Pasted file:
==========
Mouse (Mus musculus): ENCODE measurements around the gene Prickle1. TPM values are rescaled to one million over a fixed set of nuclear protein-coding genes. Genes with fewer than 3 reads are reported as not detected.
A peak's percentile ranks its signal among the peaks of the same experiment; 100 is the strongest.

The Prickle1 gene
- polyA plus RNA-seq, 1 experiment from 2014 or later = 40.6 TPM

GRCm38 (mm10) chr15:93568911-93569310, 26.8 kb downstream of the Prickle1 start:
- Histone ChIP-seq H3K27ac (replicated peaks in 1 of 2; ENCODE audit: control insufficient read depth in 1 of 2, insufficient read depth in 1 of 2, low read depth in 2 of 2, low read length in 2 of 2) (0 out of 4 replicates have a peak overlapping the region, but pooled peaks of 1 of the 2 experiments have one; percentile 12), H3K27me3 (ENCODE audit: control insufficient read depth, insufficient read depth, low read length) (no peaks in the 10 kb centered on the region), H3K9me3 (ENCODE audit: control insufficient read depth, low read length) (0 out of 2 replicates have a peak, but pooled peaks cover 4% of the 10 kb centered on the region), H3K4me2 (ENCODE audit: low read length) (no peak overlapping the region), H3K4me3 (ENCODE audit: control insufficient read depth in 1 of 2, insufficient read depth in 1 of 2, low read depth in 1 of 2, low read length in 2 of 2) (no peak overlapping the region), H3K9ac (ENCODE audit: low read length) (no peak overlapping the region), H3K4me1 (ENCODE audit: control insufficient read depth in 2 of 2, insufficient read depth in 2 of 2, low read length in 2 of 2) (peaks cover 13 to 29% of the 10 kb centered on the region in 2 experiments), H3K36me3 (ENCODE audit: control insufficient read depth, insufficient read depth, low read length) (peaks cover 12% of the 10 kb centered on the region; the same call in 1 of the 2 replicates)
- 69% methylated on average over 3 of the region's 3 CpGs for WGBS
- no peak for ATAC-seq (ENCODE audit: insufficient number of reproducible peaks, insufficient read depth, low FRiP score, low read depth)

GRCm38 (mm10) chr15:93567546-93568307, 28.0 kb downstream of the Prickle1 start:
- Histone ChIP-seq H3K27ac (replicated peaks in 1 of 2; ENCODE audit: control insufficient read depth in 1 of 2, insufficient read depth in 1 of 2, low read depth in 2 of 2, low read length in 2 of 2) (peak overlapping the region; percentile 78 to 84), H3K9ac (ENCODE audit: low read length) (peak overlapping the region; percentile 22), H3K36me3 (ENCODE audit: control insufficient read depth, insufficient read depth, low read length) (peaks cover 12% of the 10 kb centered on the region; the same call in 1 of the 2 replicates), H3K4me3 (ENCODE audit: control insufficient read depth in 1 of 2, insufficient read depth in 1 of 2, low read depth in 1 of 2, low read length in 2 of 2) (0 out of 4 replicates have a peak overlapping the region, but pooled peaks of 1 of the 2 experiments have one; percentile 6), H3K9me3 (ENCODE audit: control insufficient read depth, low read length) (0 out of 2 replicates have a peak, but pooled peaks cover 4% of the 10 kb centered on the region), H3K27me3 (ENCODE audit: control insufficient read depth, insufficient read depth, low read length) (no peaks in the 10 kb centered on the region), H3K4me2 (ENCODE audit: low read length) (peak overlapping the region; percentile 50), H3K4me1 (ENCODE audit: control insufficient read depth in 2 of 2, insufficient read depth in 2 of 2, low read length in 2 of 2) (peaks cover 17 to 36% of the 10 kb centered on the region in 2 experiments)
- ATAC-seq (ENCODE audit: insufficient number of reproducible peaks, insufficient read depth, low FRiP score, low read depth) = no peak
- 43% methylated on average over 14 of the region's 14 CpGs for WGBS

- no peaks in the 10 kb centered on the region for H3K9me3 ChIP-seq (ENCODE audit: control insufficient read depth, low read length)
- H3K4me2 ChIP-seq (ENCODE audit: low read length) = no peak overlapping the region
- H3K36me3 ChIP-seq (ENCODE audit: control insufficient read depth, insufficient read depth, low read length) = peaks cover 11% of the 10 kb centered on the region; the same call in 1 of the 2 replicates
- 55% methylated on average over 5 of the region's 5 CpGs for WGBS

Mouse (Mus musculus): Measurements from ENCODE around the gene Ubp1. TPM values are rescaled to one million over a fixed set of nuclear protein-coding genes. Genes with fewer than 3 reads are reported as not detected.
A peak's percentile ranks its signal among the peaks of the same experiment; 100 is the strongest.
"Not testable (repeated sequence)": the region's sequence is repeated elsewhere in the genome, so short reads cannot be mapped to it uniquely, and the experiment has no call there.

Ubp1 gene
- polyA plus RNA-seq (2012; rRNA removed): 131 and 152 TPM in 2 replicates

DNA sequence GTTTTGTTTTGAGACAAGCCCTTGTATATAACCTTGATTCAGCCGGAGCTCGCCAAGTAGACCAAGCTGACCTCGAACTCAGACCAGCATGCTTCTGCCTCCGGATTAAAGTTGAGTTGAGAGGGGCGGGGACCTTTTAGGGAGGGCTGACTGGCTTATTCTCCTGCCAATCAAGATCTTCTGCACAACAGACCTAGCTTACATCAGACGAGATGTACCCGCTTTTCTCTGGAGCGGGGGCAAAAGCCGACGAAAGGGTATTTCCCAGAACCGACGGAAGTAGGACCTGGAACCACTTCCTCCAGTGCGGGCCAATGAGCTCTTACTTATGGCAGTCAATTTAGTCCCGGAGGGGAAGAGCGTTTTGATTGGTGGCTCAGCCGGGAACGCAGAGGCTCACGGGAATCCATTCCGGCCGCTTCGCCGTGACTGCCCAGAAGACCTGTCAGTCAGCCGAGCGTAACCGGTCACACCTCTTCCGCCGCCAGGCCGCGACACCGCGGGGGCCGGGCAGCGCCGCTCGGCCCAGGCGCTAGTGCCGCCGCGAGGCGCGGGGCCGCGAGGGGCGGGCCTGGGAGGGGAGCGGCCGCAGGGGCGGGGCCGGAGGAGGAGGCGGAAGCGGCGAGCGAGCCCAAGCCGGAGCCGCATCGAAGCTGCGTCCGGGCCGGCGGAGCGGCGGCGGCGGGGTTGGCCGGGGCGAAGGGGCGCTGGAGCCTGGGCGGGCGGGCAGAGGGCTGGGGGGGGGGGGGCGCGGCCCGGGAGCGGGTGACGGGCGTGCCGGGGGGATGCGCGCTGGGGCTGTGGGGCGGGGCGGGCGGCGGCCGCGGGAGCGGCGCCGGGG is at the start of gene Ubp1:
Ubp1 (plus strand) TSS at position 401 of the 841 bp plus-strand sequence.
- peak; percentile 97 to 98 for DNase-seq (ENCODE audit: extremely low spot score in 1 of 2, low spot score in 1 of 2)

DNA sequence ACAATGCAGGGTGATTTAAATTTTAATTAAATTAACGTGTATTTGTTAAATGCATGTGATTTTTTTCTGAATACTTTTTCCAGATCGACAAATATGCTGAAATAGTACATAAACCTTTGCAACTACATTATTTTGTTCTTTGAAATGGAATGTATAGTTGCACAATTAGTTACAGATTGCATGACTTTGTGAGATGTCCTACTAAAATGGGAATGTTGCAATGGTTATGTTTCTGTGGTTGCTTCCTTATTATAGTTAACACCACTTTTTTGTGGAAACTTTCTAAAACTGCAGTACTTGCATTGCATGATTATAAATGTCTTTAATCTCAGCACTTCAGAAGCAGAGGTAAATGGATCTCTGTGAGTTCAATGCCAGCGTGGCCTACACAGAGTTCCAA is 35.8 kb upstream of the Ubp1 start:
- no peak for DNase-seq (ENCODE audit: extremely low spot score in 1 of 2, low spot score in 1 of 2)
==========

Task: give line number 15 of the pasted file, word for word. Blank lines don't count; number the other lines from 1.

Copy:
- H3K36me3 ChIP-seq (ENCODE audit: control insufficient read depth, insufficient read depth, low read length) = peaks cover 11% of the 10 kb centered on the region; the same call in 1 of the 2 replicates